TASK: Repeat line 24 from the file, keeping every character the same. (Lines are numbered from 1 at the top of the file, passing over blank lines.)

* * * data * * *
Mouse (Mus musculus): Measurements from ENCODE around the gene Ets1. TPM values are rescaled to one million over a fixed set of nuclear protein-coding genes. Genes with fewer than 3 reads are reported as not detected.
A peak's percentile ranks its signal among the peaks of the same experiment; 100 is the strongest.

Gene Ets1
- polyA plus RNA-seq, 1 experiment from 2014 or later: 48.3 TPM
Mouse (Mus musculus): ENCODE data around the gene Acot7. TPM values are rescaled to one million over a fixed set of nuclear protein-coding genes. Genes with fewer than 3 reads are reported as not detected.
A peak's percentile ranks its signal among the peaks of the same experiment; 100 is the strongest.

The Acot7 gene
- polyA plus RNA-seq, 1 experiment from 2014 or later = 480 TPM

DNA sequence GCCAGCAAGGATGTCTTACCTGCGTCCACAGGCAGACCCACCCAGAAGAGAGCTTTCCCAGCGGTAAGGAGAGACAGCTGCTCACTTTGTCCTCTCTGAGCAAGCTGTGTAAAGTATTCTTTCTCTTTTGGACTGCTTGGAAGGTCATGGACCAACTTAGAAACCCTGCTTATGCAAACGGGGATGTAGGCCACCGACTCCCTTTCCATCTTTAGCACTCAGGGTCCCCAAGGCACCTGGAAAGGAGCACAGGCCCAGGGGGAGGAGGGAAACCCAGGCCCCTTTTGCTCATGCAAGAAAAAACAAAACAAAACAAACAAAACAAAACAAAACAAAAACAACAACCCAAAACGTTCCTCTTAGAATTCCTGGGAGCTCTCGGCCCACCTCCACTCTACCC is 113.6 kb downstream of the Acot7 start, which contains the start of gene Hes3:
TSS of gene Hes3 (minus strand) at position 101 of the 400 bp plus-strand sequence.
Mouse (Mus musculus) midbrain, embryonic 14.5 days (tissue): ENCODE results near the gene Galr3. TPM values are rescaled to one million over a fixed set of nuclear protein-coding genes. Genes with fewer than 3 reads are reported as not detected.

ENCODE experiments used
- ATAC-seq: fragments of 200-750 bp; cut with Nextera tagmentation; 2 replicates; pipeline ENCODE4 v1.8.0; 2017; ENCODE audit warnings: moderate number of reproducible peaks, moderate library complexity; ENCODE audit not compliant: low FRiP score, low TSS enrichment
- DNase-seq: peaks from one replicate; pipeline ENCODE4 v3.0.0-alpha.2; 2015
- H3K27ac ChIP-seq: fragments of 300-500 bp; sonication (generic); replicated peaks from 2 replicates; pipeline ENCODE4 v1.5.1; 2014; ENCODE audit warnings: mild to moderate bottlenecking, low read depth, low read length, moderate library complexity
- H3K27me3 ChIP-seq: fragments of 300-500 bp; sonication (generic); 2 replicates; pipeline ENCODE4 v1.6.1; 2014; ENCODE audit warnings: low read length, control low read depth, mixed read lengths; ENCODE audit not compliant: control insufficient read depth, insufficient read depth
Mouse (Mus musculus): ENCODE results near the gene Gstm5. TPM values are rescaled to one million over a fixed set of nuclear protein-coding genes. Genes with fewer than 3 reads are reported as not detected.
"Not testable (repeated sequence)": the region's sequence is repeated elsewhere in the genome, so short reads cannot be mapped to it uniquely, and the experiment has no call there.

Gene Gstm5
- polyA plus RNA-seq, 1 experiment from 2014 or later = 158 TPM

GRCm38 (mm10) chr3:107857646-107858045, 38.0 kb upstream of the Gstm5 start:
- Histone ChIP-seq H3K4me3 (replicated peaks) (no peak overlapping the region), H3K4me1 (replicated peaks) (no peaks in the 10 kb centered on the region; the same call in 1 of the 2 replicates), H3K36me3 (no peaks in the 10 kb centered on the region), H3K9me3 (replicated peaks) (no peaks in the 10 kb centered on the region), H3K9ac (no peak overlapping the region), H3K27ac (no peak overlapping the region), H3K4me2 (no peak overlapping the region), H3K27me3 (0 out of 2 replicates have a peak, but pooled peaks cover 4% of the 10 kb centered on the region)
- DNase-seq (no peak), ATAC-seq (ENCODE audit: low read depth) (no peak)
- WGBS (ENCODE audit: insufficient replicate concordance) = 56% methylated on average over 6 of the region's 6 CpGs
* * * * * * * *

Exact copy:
- WGBS (ENCODE audit: insufficient replicate concordance) = 56% methylated on average over 6 of the region's 6 CpGs